Tuesday, July 1, 2008

Great Moments in Labor Relations

The Players' Union is pursuing a grievance against the Astros over their treatment of Shawn Chacon. I presume the complaint revolves around no one instructing him to retreat to a neutral corner after the knockdown.

6 comments:

dlf said...

If Latrell Spreewell's release after twice attacking and choking PJ Carleisimo was turned into a suspension by the NBA grievance process, I have no doubt that the MLBPA anticipates saving at least some of Chacon's salary here.

Anonymous said...

APBA Guy-

I was thinking what a nice world the players live in where assaulting a supervisor is not a firing offense, let alone a criminal case.

What's your lawyer's analysis of Chacon's likeley outcome before the arbitrator?

Craig Calcaterra said...

No idea, really. My guess is that, like dlf said, they aren't trying to save his job, just some of his salary. Arbitrations often split the baby, so they may have a chance at something.

I guess it all turns on whether teams have been able to void contracts in the past when the players have been involved in violent incidents, and I don't know the answer to that question.

Anonymous said...

APBA Guy-

Thanks for that. Part of the whole baseball entertainment package is seeing what the arbitrator says. I suspect you're right about Chacon will get something, but I have no data to support that suspicion.

dlf said...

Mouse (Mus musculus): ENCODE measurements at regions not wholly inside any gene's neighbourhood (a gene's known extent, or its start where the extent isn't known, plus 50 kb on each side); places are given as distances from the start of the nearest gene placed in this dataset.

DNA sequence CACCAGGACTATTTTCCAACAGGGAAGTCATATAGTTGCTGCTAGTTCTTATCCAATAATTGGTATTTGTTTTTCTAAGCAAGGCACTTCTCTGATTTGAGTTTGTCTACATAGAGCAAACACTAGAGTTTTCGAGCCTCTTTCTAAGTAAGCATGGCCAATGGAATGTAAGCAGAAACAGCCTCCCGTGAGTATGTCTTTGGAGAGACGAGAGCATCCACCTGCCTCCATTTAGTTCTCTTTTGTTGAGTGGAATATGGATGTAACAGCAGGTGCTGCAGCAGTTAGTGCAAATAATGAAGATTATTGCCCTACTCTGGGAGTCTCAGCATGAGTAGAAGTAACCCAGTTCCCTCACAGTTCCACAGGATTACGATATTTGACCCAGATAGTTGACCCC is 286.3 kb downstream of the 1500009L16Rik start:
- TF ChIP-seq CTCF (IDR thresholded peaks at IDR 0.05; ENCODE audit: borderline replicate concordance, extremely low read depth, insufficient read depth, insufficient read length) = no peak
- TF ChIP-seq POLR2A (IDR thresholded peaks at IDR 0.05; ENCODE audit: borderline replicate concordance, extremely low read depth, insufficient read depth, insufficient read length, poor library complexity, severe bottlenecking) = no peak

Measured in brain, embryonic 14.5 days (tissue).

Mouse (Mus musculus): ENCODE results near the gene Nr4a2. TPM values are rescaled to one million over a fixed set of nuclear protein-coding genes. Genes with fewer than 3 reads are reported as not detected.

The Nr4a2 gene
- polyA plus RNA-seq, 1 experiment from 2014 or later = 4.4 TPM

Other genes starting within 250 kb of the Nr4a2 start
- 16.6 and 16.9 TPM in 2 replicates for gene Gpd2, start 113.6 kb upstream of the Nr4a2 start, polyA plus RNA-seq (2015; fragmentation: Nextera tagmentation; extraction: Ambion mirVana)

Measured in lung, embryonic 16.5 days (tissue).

I'm trying to think of players released after allegations of violent behavior. The first that comes to mind is Julio Lugo, but if I recall correctly, Lugo was released with Houston paying the full salary. Others haven't been cut adrift if they could still perform (Brett Myers, Elijah Dukes, Bobby Cox). I know that the present baseball arbitrator Shyam Das reduced the suspension Kenny Rodgers who pushed a camera man during on-field warmups. Chacon is the perfect storm: crappy behavior plus crappy performance.

Regarding the "baby-splitting" comment by Craig, Das has reduced the suspension of John Rocker, but declined to do so for Rafeal Palmiero. Das' modus operandi seems more to be encouraging the parties to settle by holding his decisions (Jose Guillen, Sidney Ponson) than the more typical baby-splitting that arbitrators are accused of engaging in. (He also hears some NFL cases and was the hearing officer who determined that Terrell Owens had to repay the Eagles some of his signing bonus after his suspension.)

Anonymous said...

Ponson has a similar sort of hearing that's been pending since 2005 when he was cut without pay from the Orioles for violating the morals clause of his contract by getting 2 DUIs and drunkenly punching a judge within 5 months...and that hearing never went through. I believe the Orioles still owe Ponson like 10 million dollars, but the hearing keeps getting pushed back, ostensibly to let Ponson build some sort of character argument against himself.